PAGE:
Statistical analysis

For the main objective of the study, two descriptive analyses including clinical characteristics, mechanical ventilation data, respiratory parameters, and adjunctive measures were performed. First, we describe patients stratified as mild, moderate, and severe ARDS based on the Berlin criteria. Second, we describe patients stratified as having normal Crs (≥ 50 ml/cmH2O) or low Crs (< 50 ml/cmH2O) according to baseline values [12]. Patients were considered as having low Crs if < 50 ml/cmH2O on day 1 of invasive MV. Descriptive variables are expressed as percentage, mean and standard deviation (SD), or median and interquartile range (IQR), as appropriate. Then, we compared variables across groups using Student’s t test or Mann–Whitney test and one-way ANOVA or Kruskal–Wallis test for numerical variables, and Chi-squared test or Fisher exact test for categorical variables. Second, to assess the relationship among ARDS severity and discontinuation from mechanical ventilation, ICU discharge and mortality at day 28 time to event curves were plotted using the Kaplan–Meier method and analyzed with log-rank test and univariable Cox regression analysis. The same analysis was performed for Crs. Time to discontinuation from mechanical ventilation/mortality/ICU discharge was described using Kaplan–Meier plots across categories of ARDS severity, Crs, plateau pressure and driving pressure. For the Kaplan–Meier analyses, patients with the complementary outcome were right-censored at the longest recorded length of stay. Additionally, to test differences between groups, we used log-rank test and univariable Cox regression model due to the absence of imbalances between groups at baseline (or multivariable, adjusted for ARDS, in the case of plateau pressure and driving pressure). As a sensitivity analysis, we reported results using competing-risks approach. Results were consistent across methods [12]. We compared our results for Crs, Pplat, and driving pressure to five studies in the literature [13,14,15,16,17] using one sample Student’s t test. For the largest study (LUNG SAFE), we estimated median Crs from Supplemental Figure e2, since it was not explicitly reporter in the study. When mean values of the whole cohort were not reported, we calculated it from the mean values of the study groups.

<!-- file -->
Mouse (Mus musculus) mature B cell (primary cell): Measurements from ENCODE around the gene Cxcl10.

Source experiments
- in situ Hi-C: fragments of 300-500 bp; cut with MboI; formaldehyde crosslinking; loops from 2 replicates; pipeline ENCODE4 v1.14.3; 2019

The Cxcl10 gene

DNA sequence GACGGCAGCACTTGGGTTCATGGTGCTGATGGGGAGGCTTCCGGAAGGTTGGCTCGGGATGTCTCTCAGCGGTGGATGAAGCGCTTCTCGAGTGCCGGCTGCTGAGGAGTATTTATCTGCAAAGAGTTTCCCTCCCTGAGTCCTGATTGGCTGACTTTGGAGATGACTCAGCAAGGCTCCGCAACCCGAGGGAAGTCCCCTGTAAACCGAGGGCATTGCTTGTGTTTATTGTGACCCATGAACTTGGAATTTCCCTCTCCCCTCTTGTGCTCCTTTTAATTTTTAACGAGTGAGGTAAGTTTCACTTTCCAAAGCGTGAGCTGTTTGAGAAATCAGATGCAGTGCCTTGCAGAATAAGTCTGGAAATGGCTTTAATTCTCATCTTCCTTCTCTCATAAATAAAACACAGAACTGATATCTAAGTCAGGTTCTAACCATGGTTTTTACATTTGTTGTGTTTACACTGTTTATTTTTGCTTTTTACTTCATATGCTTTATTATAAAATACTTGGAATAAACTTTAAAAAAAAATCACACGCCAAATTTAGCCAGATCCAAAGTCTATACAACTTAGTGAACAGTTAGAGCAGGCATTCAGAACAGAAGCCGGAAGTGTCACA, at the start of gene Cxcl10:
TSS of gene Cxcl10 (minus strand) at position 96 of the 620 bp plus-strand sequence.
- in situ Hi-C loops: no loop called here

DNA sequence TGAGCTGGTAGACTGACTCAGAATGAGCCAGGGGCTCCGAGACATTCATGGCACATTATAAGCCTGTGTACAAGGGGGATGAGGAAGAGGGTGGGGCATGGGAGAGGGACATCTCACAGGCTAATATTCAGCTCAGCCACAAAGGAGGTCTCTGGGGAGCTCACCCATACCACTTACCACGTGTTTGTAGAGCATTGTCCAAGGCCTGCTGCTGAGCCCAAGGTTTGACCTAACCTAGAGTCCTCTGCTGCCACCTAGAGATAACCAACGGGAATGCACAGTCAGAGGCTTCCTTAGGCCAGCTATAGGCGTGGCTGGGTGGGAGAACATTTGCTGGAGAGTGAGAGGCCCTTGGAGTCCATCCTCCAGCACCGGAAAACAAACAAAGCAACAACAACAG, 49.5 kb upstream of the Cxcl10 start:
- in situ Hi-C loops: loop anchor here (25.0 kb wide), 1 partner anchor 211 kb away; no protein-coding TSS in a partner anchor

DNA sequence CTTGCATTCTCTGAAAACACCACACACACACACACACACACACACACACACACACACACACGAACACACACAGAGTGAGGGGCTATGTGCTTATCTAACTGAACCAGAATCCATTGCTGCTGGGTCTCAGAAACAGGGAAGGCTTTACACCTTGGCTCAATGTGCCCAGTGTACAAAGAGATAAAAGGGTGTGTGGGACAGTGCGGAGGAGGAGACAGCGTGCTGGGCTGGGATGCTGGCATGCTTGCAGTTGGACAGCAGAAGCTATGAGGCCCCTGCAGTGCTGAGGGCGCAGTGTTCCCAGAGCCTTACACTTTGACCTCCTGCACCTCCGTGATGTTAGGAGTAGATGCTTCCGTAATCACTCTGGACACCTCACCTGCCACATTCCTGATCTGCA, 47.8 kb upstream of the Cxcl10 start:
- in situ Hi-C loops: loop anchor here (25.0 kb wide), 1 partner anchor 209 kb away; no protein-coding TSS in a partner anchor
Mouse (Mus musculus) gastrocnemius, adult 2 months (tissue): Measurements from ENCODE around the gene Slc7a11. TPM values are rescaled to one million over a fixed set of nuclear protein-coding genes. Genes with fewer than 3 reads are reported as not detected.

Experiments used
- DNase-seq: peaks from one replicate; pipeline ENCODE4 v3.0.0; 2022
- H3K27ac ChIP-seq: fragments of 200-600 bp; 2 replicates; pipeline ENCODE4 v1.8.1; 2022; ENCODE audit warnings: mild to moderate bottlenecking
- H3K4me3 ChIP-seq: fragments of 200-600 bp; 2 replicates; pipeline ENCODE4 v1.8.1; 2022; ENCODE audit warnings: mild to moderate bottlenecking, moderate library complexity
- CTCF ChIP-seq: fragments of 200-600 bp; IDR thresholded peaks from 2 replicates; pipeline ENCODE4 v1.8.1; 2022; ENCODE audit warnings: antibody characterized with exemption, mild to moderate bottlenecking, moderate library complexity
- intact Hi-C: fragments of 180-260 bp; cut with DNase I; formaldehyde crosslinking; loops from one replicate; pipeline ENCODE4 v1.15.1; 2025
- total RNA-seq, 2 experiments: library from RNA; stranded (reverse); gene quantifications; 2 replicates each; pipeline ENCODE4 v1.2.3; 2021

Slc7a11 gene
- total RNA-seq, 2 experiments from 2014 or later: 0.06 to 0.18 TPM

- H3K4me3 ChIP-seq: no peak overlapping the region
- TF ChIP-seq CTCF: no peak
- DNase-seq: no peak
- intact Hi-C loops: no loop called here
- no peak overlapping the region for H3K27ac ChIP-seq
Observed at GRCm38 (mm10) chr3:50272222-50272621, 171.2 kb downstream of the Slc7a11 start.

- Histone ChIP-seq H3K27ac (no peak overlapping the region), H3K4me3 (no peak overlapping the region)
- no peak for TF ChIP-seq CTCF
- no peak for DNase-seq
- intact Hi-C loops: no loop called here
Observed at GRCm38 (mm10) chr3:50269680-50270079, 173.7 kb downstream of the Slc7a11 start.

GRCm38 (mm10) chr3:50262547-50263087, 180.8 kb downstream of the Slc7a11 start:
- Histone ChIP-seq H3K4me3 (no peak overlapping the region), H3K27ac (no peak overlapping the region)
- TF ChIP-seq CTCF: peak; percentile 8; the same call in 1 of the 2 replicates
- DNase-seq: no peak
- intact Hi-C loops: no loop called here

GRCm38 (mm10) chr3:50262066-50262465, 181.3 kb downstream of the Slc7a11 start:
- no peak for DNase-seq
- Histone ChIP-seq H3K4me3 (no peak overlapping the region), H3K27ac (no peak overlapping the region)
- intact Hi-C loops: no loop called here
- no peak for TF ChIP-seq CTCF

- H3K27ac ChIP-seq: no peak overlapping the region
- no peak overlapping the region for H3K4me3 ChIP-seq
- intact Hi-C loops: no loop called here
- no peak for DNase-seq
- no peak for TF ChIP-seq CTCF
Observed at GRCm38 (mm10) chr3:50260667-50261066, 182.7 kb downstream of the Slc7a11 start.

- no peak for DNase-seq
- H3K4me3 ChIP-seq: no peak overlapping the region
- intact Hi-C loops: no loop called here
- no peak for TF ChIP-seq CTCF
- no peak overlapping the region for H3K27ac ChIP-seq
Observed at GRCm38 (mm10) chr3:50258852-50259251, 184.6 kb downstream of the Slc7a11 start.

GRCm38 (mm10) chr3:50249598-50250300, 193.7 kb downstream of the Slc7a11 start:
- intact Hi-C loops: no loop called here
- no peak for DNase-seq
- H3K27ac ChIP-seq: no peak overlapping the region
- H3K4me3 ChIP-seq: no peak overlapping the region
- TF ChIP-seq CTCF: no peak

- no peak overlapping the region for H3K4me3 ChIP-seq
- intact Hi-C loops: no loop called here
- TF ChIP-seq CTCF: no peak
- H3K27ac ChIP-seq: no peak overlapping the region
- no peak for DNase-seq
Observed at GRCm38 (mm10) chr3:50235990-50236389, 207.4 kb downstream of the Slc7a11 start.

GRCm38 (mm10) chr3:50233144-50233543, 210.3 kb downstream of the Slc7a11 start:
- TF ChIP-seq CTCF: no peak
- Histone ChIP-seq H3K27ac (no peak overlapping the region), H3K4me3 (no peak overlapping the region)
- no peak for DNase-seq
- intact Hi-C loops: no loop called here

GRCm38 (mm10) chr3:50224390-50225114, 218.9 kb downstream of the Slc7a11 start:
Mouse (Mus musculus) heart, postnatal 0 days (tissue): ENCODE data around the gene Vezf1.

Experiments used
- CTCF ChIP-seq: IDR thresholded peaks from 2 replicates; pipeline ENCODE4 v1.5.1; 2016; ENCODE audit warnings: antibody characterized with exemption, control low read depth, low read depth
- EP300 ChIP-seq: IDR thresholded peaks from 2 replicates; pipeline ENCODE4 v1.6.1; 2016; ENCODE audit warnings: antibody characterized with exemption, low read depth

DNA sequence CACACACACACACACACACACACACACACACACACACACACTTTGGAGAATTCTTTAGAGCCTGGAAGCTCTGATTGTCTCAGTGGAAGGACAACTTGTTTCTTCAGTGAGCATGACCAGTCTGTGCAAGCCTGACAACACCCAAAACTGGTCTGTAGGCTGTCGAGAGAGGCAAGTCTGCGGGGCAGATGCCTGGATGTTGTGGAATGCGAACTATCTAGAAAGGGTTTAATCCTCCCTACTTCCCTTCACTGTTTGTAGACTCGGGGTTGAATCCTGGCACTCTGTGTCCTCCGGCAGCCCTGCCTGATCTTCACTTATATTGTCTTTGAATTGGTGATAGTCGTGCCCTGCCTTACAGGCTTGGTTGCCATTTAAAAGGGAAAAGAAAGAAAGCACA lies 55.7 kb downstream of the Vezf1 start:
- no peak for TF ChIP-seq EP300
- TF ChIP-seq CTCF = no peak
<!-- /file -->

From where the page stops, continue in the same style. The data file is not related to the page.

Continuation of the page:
As this was an observational study with no harm or benefit to patients in the study, we aimed to recruit as many patients as possible, with no pre-defined sample size. All time to events were defined from day 1 of invasive MV. Missing data were not imputed. Analyses were performed in a complete case analysis basis. All tests were two-sided, and a p-value < 0.05 was considered statistically significant. We have applied the Benjamini–Hochberg corrections procedure, and have marked with an asterisk the p values that were < 0.05 after the correction. All analyses were performed with STATA version 16.